The most important thing is not to lose yourself, but to develop and take advantage of the opportunities the world offers. And being a woman engineer puts the world at our feet.
So always look on the bright side of life!

dr inż. Karolina Jurkiewicz
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KAROLINA JURKIEWICZ, PhD, Eng.


Assistant Professor, Institute of Physics of the University of Silesia

Why did I choose engineering?
When choosing a field of study, I chose engineering because I wanted to develop hard technical skills. I knew that obtaining an engineering degree would help me get my dream job in the future. At first, I thought that my career path would be related to data analysis (e.g. financial data analysis) or programming. However, in my final years of studies in technical physics, I decided that I would like to work as a scientist.

I am currently conducting interdisciplinary research on the atomic structure of materials involving an interplay of physics, chemistry, and materials engineering. This is where I apply the knowledge and diverse skills I acquired during my studies. When it comes to engineering, a lot of classes are taught in such a way as to allow students to deal with real-life problems. They have the opportunity to operate specialized research apparatus, design tools and device prototypes, take measurements, synthesize materials, and in general, carry out various projects that can result in breakthrough discoveries, find application in industrial solutions, be the basis for technological development, and benefit society as a whole.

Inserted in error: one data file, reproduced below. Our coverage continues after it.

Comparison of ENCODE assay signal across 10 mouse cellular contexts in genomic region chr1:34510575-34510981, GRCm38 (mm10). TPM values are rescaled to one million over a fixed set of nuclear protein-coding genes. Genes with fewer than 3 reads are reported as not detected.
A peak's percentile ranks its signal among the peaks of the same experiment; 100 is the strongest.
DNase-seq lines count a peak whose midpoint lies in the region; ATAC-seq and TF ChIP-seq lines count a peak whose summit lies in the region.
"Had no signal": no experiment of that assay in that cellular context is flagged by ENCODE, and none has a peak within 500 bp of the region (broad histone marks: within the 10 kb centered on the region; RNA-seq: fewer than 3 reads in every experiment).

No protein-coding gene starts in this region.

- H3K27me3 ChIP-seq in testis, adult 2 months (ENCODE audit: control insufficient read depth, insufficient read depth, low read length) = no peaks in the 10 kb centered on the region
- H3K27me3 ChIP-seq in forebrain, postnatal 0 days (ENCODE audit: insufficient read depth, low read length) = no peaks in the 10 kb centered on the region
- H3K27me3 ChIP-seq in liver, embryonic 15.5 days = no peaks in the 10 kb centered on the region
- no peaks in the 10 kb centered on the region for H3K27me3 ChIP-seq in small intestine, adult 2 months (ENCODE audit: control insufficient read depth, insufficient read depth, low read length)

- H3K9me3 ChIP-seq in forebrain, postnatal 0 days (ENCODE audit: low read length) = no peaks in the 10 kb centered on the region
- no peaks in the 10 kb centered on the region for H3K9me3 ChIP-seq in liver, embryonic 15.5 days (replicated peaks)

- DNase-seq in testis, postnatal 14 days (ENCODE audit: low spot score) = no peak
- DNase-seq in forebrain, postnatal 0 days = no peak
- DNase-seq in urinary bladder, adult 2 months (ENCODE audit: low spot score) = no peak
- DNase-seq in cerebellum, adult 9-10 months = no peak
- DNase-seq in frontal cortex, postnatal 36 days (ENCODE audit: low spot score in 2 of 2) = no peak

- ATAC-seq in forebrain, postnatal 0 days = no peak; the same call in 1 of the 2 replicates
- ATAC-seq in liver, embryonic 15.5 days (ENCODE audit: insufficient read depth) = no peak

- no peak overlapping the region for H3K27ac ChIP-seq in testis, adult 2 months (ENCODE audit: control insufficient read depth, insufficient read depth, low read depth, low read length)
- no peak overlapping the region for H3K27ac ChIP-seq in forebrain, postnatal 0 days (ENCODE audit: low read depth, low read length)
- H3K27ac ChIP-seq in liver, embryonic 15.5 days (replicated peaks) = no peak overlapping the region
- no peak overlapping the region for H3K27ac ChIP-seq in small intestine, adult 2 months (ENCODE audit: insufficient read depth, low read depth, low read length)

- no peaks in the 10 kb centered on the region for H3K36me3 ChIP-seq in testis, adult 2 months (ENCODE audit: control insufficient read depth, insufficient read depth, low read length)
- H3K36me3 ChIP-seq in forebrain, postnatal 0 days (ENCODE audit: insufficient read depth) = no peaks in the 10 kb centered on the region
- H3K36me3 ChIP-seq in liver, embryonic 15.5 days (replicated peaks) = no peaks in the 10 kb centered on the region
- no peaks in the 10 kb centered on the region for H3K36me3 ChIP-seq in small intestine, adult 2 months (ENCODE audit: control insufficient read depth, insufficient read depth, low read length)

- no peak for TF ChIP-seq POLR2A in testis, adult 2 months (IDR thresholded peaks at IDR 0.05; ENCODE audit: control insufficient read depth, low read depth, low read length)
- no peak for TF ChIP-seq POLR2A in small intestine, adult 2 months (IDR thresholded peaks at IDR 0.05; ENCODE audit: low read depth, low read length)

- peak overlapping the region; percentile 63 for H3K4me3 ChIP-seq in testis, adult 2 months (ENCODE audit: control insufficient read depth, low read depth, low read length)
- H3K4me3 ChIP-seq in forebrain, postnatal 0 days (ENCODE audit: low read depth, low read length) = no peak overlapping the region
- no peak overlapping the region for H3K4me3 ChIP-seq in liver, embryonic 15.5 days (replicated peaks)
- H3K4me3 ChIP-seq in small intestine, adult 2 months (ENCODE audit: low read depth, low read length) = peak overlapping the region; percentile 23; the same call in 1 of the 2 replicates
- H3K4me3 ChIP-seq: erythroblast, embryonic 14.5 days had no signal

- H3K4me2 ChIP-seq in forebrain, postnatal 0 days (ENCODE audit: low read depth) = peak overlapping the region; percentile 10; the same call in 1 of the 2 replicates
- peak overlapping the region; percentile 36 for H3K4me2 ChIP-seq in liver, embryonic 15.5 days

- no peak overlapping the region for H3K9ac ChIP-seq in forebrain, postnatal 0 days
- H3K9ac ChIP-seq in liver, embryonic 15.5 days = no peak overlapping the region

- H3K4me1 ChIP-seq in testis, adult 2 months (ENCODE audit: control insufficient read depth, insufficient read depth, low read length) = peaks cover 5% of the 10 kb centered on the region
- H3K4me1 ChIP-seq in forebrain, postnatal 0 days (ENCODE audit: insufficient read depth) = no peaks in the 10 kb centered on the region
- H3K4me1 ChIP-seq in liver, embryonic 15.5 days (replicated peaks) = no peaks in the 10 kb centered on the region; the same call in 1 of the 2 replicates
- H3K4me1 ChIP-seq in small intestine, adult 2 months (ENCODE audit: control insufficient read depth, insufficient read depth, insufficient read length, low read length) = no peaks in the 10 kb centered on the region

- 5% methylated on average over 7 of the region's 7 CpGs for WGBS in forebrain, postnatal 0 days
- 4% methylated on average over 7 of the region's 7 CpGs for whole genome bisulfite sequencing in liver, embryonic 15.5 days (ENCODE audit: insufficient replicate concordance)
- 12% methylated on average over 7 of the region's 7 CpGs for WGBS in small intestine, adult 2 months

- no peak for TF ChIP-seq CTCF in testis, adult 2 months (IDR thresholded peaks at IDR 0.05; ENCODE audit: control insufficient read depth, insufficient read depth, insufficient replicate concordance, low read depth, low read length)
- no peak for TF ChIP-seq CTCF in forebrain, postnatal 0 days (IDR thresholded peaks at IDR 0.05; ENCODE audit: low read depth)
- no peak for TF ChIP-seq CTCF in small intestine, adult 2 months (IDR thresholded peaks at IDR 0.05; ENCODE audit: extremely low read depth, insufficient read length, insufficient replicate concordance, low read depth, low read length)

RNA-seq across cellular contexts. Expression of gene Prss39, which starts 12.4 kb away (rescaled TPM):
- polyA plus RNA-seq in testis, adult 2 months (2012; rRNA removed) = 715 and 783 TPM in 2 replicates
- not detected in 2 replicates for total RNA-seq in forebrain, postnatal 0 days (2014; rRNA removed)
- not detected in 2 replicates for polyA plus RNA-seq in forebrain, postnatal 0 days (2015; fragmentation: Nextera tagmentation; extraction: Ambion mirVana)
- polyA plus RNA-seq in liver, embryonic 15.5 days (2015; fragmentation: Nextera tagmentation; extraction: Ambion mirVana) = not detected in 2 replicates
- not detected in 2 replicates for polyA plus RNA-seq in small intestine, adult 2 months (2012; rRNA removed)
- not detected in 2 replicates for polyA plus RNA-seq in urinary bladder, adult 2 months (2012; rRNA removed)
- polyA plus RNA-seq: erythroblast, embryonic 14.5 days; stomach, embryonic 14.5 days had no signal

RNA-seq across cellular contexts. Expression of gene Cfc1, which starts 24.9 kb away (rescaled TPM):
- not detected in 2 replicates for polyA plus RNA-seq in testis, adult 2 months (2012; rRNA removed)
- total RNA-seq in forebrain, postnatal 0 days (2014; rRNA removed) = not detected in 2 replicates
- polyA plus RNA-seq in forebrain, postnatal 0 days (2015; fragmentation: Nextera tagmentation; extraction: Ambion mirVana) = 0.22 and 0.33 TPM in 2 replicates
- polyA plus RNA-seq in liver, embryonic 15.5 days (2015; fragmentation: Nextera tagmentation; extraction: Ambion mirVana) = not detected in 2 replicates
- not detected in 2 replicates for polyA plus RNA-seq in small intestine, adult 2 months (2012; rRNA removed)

I believe that choosing engineering allows you to find many career opportunities, and obtaining an Engineer’s degree serves as a confirmation of acquiring a wide range of analytical skills and gives you confidence that you will always be able to find a solution to any problem.

dr inż. Sonia Kotowicz
fot. archiwum prywatne

SONIA KOTOWICZ, PhD Eng.


Assistant Professor, Institute of Chemistry

Why did I choose engineering? In primary school, when asked “What do you want to be in the future?” I answered – a scientist, and the mix between a scientist and an engineer turned out to be a perfect combination.

As a child, I always carefully observed any repairs of household appliances and electronic devices, driven by the desire to understand how they worked. As the years went by, I found myself at home disassembling broken appliances and looking for ways to fix them. And honestly? I still do it. My love of hands-on work and solving technical problems contributed to my choice of degree programme and subsequent development as a scientist.

Currently, as an employee of the Institute of Chemistry, I combine my scientific work with a passion for engineering, looking for innovative solutions in organic electronics.

mgr inż. Izaberla Matuła
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IZABELA MATUŁA, MSc Eng.


Assistant, Institute of Materials Engineering

Why did I choose engineering? My adventure with engineering sciences started when I studied Biomedical Engineering, which made me fascinated with the subject of artificial organs.
Why such a choice? A bit by chance, but also because I was convinced that an engineer can change the world and have a real impact on the development of technology and science.

I went on to study Materials Science and Engineering and it totally stole my heart and mind. I am fascinated by how the arrangement of atoms, their type, the chemical composition of a material, its microstructure, and many other aspects affect every object surrounding us.

Currently, I am completing my doctoral thesis on materials for long-term bone implants. Taking inspiration from natural human bones, which are made up of two zones: trabecular bone and cortical bone, I am trying to create similar materials to best match the structure and properties of human bones. My dream is to have a real impact on the quality of life of people who use various types of implants. My research is carried out within the project entitled ‘New porous titanium alloys for medical applications with improved corrosion resistance produced by mechanical alloying’ (2016/23/N/ST8/03809) financed by the National Science Centre.

Why am I not planning on giving up? Because every day brings new engineering challenges and every day I have the opportunity to learn something new.